Whether you use your summer as down time, to take courses or professional development, enjoy a hobby, take a vacation, catch up with family and friends, or start that novel you’ve been planning to write, having the summer to recharge is a well-deserved break. Below are a few tips and tricks to help you de-stress, get organized, and plan for the year ahead.
What do you REALLY do?
What Teachers REALLY Do Over the Summer shoots down the misconceptions that one student thought had about her teachers’ summer vacation: they hide out from their students, count the days until school starts up again (well, maybe so!), or spend the summer thinking of ways to torture their students.
According to an informal New Jersey Press Media survey taken last August, most teachers “said summertime wasn’t much of a vacation at all: about 67 percent worked a second job over the summer. Another 23 percent participated in a research or career-development program. Eight percent of teachers volunteered, seven percent traveled overseas. In What Do Teachers Do Over Summer? the Asbury Park Press reported on teachers who coached summer teams, pursued a master’s degree, learned new techniques for a photography class, or had a fellowship.
In another informal survey, from Teachers.Net, respondents reported creating room arrangements, starting lesson planning, creating classroom materials, reading kids’ books, scavenging yard sales for classroom materials, and putting up bulletin boards.
The Teacher’s Guide to Summer Break: Tips for Fun, Relaxation, and Professional Development offers these suggestions:
- Pamper yourself
- Inspire yourself
- Say thank you
- Create family time
- Plan parent involvement
- Improve classroom procedures
- Revamp old lessons
- Teach summer school
- Work part time
- Learn something new
- Expand your knowledge base.
Follow the links for some extended ideas, including the embedded video “Starfish: an inspirational message for all teachers.”
Titles for summer reading are educational, some are inspirational, and some are humorous. Suggestions from the Amazon Listmania list, “Books every teacher should read” include:
- Teach Like a Champion: 49 Techniques that Put Students on the Path to College (K-12), Print plus DVD, by Doug Lemov
- Classroom Instruction that Works: Research-Based Strategies for Increasing Student Achievement by Robert J. Marzano, Debra J. Pickering, and Jane E. Pollock
- Teaching Outside the Box: How to Grab Your Students By Their Brains by LouAnne Johnson.
50-plus Beautiful and Inspiring Books that Teachers Should Read This Summer includes:
- A Lesson Before Dying, by Ernest J. Gaines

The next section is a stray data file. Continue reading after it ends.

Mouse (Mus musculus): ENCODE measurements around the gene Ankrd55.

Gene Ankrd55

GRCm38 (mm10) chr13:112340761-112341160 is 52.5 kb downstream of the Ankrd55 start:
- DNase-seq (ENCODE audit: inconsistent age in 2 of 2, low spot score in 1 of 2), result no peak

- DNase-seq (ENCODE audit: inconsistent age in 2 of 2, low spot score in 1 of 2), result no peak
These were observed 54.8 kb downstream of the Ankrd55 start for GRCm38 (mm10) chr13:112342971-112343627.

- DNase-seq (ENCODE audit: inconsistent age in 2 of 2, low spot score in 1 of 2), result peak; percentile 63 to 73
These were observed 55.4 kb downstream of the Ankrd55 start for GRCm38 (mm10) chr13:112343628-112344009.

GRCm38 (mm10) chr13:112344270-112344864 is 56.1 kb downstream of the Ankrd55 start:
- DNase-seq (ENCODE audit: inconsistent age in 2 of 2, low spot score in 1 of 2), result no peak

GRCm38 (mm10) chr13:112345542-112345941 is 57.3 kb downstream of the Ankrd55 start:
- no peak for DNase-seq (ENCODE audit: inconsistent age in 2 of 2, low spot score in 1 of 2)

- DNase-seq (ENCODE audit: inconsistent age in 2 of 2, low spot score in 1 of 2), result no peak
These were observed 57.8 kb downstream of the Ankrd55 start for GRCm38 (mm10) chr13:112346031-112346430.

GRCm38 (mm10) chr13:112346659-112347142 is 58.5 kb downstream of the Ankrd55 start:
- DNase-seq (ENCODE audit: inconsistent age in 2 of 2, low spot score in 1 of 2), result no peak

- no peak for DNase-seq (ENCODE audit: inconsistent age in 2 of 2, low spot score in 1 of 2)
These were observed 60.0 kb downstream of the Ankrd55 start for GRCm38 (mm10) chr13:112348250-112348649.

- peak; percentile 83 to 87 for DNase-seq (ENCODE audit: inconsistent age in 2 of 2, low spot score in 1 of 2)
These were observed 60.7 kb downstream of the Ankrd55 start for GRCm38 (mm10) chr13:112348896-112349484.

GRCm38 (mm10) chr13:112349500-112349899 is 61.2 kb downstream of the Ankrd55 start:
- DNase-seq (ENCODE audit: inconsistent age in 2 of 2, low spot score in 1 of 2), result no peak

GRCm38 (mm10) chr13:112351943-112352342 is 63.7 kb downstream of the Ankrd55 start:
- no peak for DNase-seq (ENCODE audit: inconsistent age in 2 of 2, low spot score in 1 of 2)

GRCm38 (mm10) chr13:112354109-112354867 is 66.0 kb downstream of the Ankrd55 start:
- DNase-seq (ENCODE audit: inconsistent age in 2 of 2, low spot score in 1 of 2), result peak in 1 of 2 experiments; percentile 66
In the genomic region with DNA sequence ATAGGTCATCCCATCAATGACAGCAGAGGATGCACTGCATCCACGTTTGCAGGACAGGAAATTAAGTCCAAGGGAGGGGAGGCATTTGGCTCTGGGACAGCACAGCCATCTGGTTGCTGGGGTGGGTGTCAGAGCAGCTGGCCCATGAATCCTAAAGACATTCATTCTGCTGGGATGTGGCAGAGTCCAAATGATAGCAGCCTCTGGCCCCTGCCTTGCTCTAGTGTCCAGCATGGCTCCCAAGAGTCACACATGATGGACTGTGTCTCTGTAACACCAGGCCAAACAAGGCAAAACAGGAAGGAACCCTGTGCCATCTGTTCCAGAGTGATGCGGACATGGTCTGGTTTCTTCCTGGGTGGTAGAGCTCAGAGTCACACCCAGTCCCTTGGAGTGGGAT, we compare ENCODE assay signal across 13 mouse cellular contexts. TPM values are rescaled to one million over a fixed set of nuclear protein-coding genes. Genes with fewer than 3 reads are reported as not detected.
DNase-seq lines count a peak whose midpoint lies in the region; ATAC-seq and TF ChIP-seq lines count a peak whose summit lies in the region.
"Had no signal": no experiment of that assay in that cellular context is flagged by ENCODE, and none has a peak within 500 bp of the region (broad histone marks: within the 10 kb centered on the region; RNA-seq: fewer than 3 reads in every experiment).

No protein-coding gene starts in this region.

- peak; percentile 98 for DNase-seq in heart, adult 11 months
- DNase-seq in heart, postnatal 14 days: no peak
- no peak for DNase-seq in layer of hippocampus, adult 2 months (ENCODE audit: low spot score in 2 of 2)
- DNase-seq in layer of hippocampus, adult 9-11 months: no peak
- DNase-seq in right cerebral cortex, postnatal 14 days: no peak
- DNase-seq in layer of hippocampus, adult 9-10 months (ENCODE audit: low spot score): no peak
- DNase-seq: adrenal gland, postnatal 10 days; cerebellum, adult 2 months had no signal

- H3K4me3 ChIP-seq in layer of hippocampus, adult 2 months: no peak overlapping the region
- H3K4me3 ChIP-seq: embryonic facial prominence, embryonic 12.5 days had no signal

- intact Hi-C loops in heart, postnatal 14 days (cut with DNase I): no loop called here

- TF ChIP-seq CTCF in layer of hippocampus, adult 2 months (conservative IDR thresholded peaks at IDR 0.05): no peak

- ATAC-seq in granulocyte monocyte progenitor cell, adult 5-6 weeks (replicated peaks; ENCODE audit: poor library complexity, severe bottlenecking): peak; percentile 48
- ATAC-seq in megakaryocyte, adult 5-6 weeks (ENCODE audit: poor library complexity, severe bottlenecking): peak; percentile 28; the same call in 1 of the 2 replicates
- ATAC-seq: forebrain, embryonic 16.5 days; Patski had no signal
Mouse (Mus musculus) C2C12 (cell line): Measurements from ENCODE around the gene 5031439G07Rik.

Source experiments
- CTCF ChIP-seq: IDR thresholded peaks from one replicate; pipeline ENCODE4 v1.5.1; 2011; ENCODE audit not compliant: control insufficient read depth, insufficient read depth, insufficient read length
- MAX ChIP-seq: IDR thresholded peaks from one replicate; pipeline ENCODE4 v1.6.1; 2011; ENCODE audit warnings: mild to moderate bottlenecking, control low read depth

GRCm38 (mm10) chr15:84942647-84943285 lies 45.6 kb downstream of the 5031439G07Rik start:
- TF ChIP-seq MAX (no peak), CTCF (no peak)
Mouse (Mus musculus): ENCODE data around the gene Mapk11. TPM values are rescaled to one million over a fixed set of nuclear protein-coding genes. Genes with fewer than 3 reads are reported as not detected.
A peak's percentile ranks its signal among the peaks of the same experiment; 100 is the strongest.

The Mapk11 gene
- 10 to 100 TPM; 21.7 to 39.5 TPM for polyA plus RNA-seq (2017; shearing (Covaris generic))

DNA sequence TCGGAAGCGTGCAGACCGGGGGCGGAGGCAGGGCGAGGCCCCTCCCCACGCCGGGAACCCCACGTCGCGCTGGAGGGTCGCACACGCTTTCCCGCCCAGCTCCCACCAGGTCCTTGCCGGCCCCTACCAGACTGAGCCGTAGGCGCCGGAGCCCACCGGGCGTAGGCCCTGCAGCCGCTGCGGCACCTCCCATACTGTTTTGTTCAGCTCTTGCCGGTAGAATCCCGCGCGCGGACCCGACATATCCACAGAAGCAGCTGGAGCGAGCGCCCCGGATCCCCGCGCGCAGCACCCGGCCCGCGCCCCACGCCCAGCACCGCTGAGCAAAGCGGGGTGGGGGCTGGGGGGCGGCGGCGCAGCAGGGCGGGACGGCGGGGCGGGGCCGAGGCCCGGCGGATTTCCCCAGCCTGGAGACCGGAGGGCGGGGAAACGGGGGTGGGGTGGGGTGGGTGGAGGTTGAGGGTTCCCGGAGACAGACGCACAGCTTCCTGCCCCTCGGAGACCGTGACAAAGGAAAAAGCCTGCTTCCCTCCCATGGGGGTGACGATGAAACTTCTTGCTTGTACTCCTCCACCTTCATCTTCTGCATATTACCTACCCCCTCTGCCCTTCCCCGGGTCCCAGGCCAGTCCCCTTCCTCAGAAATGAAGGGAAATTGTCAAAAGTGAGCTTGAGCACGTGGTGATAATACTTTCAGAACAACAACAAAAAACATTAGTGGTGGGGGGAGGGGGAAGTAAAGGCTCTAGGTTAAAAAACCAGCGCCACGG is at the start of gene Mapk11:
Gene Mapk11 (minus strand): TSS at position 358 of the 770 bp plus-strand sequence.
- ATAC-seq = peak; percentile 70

- The Students are Watching: Schools and the Moral Contract, by Theodore Sizer
- The Freedom Writers Diary, by Zlata Filipovic
- Educating Esme: Diary of a Teacher’s First Year, by Esme Raji Codell.
Additional book suggestions come from Top 10 Great Books on Teaching from TeacherVision: Not Quite Burned Out, but Crispy Around the Edges: Inspiration, Laughter, and Encouragement for Teachers by Sharon M. Draper; The First Days of School: How to Be an Effective Teacher, by Harry K. Wong and Rosemary T. Wong; Teach Like Your Hair's On Fire: The Methods and Madness Inside Room 56; by Rafe Esquith; and Teaching with Love and Logic: Taking Control of the Classroom by Jim Fay and David Funk.
Write lesson plans
Even if your school uses a lesson plan template, you can enhance your lessons by using the LessonPlanTemplate from www.712educators.about.com. Their template asks you to define the class, duration of the lesson, materials required, key vocabulary, brief description of the lesson, objectives, standards the lesson addresses, an introduction to the lesson, step-by-step procedure, review, homework/assessment, and evaluation (of student learning).
A great way to freshen your curriculum is to search search for current lesson plans from your peers or other educational resources. Microsoft has put together Lesson Plans for Teachers. You can filter by age range, class period, scenario, or by subject. Some lessons are cross-curricular like Using Graphs To Investigate Candy Color Distribution, which uses math, language arts and communication skills. You supply the software and the site includes all the tools you’ll need including downloadable worksheets and templates.
EdHelper.com has plenty of lesson plans, printables and worksheets called “Ideas Books” for grades K-6, plus specials like holidays and other early childhood education themes. You can start off the school year with their Back to School and First Day of School Lesson Plans, or peruse Bulletin Boards for ideas for classroom designs. You need to complete a free registration form to use the site.